June, 2015 | Barbican, London (International Beckett Season)
Waiting for Godot is a play that’s impossible to label, define or understand and famously (and accurately) described as one in which “nothing happens, twice”* – and it heads the Samuel Beckett Festival at the Barbican. Beckett often spoke out against the need to understand or interpret his work in the face of widespread despair by many a director, actor or critic. I propose that Beckett is more of a performance artist than a playwright in this respect. When you watch these unconventional pieces you are seeing live-art, a happening, staged minimalism, maths, art installation, philosophy, history, a dance; the texts are equal to or more choreographed than spoken. The viewer experiences his work (for wont of a less pretentious line) and often becomes self-conscious and reflective.
Beckett was both a visual artist and music conductor, in essence; his work is an essay of movement and physicality as well as a composition of carefully structured rhythm and language. Waiting for Godot is often played very seriously, mistaking the existential undercurrents as an existential play, and so the play drags on and on. A keynote could be that Beckett places humans in various inhuman landscapes, the performance need not be robotic. When it’s done well, as demonstrated by the Sydney Theatre company, it’s lively, witty, tense, often deeply emotional and very funny. The cast speak with native Australian accents, but with the minor detail of Vladimir, the reflective gentleman, speaking with a closer-to-English voice while Estragon ‘Gogo’, more earthly and emotional in rough Australian*. (Vladimir philosophises and constantly rearranges his hat while Estragon constantly fiddles with his Boots and complains of hunger.) What struck me about this piece was how natural it appeared, and how instead of the pained lengths of time that elapses between speaking, the scenes ran smoothly, still with those moments of silence. Pauses were present in a more calm, contemplative manner. Despite this there was a creeping tension through Estragon’s maddening anxiety that was always abated by Vladimir’s fatherly insistence on calm. The dynamic is constant throughout so while “nothing happens” there is certainly something watchable and compelling.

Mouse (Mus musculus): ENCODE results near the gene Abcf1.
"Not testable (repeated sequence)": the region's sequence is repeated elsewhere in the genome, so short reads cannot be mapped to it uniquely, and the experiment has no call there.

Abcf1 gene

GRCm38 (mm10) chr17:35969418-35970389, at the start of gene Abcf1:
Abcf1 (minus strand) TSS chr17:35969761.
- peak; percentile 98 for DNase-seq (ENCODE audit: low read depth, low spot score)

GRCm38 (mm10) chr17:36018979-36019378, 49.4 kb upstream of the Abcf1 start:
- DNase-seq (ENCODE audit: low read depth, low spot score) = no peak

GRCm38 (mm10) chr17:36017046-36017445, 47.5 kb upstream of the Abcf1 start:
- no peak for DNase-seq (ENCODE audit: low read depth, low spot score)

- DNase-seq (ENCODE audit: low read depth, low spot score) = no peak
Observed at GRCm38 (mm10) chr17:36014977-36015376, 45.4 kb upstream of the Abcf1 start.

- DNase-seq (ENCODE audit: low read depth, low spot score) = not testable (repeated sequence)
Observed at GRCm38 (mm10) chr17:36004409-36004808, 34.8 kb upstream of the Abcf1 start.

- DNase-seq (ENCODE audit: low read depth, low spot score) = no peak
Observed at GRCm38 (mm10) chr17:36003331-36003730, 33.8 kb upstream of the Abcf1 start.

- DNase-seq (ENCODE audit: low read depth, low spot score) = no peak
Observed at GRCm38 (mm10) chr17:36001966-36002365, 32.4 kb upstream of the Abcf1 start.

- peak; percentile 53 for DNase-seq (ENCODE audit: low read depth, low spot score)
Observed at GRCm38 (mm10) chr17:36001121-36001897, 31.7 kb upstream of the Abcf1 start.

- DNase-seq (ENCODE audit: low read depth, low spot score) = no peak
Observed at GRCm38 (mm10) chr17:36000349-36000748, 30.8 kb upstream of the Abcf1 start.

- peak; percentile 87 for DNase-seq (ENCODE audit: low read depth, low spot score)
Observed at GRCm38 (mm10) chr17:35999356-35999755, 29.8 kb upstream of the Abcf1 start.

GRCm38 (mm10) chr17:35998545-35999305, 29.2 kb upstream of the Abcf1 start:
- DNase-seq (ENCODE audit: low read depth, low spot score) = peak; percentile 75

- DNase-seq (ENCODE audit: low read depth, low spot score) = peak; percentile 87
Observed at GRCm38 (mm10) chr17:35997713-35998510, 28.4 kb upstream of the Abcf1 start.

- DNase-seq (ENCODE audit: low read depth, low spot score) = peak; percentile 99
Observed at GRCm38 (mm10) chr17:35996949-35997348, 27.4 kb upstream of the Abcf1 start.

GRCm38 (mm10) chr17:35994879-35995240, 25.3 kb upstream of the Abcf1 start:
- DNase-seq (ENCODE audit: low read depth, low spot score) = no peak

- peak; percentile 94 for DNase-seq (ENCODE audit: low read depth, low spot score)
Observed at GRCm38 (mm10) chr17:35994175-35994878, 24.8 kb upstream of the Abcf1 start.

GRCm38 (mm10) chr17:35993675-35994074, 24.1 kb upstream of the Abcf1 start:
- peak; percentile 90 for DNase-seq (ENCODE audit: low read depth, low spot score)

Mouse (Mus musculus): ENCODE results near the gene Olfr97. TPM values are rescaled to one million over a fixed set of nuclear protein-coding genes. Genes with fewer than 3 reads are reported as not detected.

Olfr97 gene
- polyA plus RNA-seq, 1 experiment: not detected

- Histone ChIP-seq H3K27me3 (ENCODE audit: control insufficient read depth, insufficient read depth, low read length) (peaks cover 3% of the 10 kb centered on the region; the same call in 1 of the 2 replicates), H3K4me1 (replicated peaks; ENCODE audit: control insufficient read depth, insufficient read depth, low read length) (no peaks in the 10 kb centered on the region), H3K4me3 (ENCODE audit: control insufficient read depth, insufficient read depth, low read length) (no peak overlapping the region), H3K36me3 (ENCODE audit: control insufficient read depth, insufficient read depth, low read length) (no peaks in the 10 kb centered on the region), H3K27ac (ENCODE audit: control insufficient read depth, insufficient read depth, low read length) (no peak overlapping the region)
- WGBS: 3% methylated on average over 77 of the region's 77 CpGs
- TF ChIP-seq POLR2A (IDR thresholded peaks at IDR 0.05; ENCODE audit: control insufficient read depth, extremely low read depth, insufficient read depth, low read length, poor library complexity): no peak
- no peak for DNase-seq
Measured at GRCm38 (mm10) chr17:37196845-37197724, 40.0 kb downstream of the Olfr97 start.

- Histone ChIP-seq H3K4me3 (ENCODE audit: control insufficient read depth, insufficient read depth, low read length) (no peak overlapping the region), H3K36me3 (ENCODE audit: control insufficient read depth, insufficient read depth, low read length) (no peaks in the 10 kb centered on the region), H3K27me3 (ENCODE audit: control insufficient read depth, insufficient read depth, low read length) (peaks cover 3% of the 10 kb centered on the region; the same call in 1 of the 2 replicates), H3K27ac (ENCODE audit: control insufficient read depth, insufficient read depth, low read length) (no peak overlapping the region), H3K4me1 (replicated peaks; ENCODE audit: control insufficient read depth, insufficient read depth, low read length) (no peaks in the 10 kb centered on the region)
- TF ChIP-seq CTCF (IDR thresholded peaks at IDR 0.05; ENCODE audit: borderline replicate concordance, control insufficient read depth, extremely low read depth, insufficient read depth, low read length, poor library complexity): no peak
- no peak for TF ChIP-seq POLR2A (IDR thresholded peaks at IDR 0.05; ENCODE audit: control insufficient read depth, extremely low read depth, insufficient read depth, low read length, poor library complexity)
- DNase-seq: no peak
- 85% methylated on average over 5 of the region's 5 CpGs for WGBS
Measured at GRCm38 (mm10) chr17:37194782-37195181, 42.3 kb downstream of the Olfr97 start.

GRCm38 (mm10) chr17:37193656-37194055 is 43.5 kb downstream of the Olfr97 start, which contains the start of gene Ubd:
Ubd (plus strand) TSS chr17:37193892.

Pozzo, played by musical theatre star Philip Quast (Les Miserables) saves them from another uneventful day with his slave, Lucky (‘Lackey’) and their relationship is often believed to be a representation of Vladimir and Estragon’s relationship taken to the extreme. His size, booming voice and flare for pomposity totally dominate in that natural musical theatre manner. While finding it hard not to sing the text, his skills helped to identify with the rhythm, a given example being ‘Here here pity’ (as the cruel Pozzo of 1st Act) and ‘Here Pity Pity’ (Helpless and blind in 2nd Act.) The character’s expression changes with the pacing of the lines like Shakespeare and other classic texts, which frequently occurs across Beckett’s work (apparently he was too shy to work on Shakespeare despite many requests from performers under his direction.)